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THE IMPACT DIVERGING PUBLIC OPINION ON
CANNABIS AND TOBACCO REGULATION HAS
ON CONSTRUCTIVE ENGAGEMENT BETWEEN
Public and professional opinion has diverged considerably on
cannabis and tobacco regulation, making it increasingly
unlikely that advocates in these disparate areas will engage
constructively in discussions about best practice policy
interventions, to the detriment of both sides.
There is an irony that California was the ﬁrst state
to enact a state-wide ban on smoking in public places
in 1995 , extended recently to include vaping ,
and was then also the ﬁrst to legalize medical use of
marijuana in 1996 and now recreational use of
As Hall & Kozlowski  point out, there is an acceptance
by advocates of cannabis legalization of the social value of
recreational cannabis use by adults, and concern about any
risk of physical harm is outweighed by this. This message
resonates increasingly with public opinion; a Gallup poll
in 2015 found 60% support for cannabis legalization in the
United States, up from only 36% in 2005 .
Conversely, tobacco control advocates are moving in
favour of increasing restriction of use , as are the public.
In the United States, support for a ban on smoking in all
public places rose from 40 to 59% between 2007 and
2011, during which time support for a total ban on
smoking rose from 12 to 19% and has continued to rise
to 24% in 2015 [7,8].
Tobacco control advocates have been very success-
ful in gaining acceptance from the public and
policymakers that tobacco is exceptional, and should
be treated as such. They have achieved this by empha-
sizing the lethality and addictiveness of tobacco, and
arguing that while it is too widely used to be banned,
it kills such a high proportion of its users that it
should be regulated much more stringently than other
legal products. Indeed, tobacco is the only legal con-
sumer good that has a binding international treaty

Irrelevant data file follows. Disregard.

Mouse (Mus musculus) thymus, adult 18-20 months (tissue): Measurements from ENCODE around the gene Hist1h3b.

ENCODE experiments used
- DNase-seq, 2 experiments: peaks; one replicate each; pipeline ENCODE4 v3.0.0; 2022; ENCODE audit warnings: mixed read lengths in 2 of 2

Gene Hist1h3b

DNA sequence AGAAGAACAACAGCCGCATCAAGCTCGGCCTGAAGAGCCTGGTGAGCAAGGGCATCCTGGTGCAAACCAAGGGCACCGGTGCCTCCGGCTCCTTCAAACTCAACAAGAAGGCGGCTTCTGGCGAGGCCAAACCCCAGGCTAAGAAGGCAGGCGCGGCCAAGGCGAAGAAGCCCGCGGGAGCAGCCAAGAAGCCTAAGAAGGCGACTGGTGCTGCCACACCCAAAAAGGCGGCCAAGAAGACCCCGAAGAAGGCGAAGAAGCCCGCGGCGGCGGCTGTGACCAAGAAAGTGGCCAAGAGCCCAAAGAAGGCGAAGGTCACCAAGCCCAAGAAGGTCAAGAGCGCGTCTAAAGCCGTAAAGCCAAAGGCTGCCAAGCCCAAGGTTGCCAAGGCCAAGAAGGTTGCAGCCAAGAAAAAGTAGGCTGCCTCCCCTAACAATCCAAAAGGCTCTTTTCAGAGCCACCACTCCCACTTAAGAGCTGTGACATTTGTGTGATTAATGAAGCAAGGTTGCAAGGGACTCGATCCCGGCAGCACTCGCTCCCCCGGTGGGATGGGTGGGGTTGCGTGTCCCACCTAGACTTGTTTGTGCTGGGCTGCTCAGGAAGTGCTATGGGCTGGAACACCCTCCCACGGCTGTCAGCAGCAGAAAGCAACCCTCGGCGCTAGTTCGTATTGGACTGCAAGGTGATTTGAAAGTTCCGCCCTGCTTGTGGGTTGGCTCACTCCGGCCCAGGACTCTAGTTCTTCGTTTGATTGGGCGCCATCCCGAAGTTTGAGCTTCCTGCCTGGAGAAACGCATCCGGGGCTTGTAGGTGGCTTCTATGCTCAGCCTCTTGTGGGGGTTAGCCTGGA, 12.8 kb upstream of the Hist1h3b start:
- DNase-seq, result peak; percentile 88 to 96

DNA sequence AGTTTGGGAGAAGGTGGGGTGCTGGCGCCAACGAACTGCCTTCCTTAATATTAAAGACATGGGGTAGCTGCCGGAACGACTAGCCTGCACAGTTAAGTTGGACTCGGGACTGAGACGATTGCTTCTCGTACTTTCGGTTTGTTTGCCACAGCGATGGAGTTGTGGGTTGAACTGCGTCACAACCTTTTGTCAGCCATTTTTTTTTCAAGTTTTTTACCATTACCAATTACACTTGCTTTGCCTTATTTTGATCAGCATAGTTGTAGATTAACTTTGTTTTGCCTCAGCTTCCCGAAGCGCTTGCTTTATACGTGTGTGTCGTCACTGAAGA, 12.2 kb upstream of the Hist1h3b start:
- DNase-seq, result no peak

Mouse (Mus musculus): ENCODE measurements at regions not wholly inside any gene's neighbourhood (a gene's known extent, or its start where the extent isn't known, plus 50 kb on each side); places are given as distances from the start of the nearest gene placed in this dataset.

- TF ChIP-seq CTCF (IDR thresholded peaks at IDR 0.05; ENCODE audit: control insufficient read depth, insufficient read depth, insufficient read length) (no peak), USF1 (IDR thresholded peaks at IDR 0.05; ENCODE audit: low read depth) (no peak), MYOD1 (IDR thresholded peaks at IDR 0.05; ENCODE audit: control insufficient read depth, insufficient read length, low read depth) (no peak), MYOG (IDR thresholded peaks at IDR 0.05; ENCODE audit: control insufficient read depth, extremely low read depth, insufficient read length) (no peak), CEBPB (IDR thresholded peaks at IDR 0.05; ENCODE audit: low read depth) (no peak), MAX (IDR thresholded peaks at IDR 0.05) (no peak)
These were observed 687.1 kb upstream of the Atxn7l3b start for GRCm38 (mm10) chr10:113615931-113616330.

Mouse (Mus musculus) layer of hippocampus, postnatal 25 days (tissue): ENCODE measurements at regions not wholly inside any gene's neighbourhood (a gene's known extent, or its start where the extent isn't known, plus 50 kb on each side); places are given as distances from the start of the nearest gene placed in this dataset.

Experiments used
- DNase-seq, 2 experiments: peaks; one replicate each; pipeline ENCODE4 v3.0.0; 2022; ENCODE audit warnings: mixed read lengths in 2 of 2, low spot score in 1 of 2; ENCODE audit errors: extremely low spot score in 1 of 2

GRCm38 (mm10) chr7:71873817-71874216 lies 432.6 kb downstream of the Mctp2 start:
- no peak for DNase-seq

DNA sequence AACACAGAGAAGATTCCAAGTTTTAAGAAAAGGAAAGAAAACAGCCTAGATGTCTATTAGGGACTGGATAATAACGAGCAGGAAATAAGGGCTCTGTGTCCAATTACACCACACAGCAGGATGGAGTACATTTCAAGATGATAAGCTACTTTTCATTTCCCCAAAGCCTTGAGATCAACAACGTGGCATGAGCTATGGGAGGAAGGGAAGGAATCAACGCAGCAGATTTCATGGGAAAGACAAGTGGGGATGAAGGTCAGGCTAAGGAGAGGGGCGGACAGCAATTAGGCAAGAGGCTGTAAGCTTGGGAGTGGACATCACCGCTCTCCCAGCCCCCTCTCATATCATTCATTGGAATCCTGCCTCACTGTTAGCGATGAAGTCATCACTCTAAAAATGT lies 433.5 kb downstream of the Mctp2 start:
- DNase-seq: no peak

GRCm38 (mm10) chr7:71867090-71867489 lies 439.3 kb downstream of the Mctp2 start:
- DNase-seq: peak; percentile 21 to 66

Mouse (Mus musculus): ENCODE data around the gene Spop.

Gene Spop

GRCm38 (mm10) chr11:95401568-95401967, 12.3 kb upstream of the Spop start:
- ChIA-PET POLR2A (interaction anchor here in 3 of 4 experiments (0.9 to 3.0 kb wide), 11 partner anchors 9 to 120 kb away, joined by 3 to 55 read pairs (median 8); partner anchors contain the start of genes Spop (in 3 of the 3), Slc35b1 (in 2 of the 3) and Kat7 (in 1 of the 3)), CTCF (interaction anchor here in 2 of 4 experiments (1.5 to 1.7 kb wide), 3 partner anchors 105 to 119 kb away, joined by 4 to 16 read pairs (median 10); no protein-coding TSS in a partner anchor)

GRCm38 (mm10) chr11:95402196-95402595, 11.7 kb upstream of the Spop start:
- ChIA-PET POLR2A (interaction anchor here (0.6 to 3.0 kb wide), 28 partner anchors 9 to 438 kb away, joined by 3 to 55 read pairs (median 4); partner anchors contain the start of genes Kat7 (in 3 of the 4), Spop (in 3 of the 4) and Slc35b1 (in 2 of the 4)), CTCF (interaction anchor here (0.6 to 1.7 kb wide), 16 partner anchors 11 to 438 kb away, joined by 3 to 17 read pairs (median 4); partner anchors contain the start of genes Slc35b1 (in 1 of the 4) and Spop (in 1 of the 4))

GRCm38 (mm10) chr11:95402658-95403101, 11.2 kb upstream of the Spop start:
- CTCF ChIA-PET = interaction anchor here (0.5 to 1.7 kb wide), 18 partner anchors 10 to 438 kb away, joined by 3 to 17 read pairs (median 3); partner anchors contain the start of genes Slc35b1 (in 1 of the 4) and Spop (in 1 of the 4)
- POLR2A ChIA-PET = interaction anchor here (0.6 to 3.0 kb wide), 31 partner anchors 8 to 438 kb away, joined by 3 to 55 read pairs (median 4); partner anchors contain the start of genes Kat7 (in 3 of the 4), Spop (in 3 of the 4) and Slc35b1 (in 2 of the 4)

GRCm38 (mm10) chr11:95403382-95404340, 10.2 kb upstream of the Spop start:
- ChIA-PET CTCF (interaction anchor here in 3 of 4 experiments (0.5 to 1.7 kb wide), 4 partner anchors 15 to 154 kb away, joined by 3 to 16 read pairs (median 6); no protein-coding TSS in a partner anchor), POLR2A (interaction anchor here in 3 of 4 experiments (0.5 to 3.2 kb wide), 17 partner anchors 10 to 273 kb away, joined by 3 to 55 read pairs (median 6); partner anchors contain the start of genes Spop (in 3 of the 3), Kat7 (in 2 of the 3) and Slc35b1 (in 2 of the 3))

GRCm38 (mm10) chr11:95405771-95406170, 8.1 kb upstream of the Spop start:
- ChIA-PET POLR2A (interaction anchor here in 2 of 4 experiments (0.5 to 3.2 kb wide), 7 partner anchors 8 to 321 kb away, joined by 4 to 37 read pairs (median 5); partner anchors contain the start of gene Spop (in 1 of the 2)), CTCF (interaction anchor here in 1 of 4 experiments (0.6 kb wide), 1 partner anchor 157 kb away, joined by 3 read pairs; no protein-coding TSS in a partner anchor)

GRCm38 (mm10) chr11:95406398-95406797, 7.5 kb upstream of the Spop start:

dedicated to its control and prevention, the World
Health Organization (WHO) Framework Convention
on Tobacco Control, which stems from the
acceptance that it is uniquely harmful . Unfortu-
nately the argument that it is ‘unique’ now militates
against cannabis, once legal, being treated the same
Worse still, nicotine, the addictive component of
tobacco, has become identiﬁed closely with its toxicity, both
for advocates and the population as a whole. In both the
United Kingdom and the United States, fewer than half
the population identify correctly that nicotine in cigarettes
does not cause cancer, and this ﬁgure has been declining in
recent years [ITC Project (unpublished data 2002–2015)].
It is therefore unsurprising that, compared to cannabis,
there is less acceptance among advocates and the public
that the social value of recreational nicotine use outweighs
the risks of physical harm.
Public perceptions of both the level of harm and intrin-
sic addictiveness of nicotine have transferred from tobacco
and smoking to e-cigarettes and vaping. The evidence from
the United Kingdom and the United States shows how
deeply embedded these views are as public opinion has be-
come more, not less, negative about the relative riskiness of
vaping and smoking in recent years [10,11]. Mispercep-
tions of the risks of nicotine are an intractable problem
© 2017 Society for the Study of Addiction Addiction, 113,602–609